Printer Friendly

For this slope planter, it helps if you remember geometry.

For this slope planter, it helps if you remember geometry Remember any high school geometry? This planter--designed by Oakley Norton of Eagle Rock, California, to add interest and increase planting space on his sloping lot--presents a refresher course in parallelograms and equilateral triangles.

Construction is simpler than it looks. All boards for the stepped wall next to the lawn and the angled dividers across the planter are redwood 2-by-4s set on edge. Joints were toenailed or end-nailed; the stacked 2-by-4s were toenailed to each other.

The long outside wall, 4 feet 6 inches away from the house, starts on the downhill side with three boards that run into the slope. Every 32 inches, two more rows of boards, with their downhill ends cut at a 60[degrees] angle, go on top.

Attached to the lower board's 60[degrees] end is a 64-inch-long divider, its ends also cut at 60[degrees]. The joined boards make a 120[degrees] angle from the outside wall across the bed to the house, forming two sides of a parallelogram (the house wall and the edge of the adjacent tier form the other two sides).

The upper of the stacked boards, 32 inches long, angles in at 60[degrees] to create an equilateral triangle; this forms a raised planting bay within the parallelogram. If the math is all too much, you can just wing it. Adjust the shoe on your circular saw to 30[degrees], cut the boards, and position them as pictures above. If the joints butt together correctly, you'll come up with the same structure.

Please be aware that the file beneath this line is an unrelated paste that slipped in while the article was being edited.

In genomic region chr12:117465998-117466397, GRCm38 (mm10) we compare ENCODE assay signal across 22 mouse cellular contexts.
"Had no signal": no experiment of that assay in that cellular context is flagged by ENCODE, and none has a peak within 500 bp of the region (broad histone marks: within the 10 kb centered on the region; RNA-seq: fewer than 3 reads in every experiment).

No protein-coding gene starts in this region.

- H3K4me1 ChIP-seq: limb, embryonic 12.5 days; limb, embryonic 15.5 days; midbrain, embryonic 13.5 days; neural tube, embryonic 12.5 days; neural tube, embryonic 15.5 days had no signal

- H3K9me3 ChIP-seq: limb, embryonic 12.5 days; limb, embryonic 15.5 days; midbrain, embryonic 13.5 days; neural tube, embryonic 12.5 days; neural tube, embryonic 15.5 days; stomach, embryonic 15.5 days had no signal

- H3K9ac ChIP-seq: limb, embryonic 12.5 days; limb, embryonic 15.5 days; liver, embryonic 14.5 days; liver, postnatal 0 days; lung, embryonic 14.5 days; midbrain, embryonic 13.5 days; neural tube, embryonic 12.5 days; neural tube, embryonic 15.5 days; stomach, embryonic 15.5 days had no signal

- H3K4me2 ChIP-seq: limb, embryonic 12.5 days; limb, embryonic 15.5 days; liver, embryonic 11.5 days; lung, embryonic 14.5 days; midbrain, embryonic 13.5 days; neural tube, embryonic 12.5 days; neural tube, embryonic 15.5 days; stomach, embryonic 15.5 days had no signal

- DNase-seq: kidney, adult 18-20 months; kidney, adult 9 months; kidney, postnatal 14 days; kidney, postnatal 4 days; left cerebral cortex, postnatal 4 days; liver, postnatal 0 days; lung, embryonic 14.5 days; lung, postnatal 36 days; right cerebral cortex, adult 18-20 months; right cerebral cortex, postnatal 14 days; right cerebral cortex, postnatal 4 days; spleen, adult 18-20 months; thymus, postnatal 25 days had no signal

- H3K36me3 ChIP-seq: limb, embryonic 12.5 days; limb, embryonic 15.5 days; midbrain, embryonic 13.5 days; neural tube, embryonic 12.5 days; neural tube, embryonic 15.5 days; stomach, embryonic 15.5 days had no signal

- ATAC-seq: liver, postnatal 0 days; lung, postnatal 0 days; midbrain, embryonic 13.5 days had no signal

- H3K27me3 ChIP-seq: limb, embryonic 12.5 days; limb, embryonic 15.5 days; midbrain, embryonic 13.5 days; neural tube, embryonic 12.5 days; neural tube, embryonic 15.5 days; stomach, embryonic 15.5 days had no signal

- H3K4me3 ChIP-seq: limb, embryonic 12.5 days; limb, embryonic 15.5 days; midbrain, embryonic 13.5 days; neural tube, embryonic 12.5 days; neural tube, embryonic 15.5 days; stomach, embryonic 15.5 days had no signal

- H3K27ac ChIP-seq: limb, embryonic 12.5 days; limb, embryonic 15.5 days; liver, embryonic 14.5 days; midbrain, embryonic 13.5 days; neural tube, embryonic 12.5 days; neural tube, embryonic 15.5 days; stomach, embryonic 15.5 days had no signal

COPYRIGHT 1991 Sunset Publishing Corp.
No portion of this article can be reproduced without the express written permission from the copyright holder.
Copyright 1991 Gale, Cengage Learning. All rights reserved.

Article Details
Printer friendly Cite/link Email Feedback
Date:May 1, 1991
Previous Article:The elements of Western landscaping: a visit with Garrett Eckbo.
Next Article:Lift up the deck and move it. The owners have done it twice. The deck is modular.

Related Articles
Two deck rails offer lean-back lounging.
Long and low planter along the pool.
For entertaining, sun, front-door access ... a deck for every purpose.
Garden step that do more than get you up or down the hill.
Benches and planters built into two-level deck.
Deck, planter wall, wheelchair ramp...all designed as a single unit.
Grassy roof garden, flowering walls...built into the house.
Very big boxes for hillside flowers, vegetables.
Solution for a steep slope: big deck with built-in planters.
Railroad ties as steps, walls, decking, planters.

Terms of use | Privacy policy | Copyright © 2018 Farlex, Inc. | Feedback | For webmasters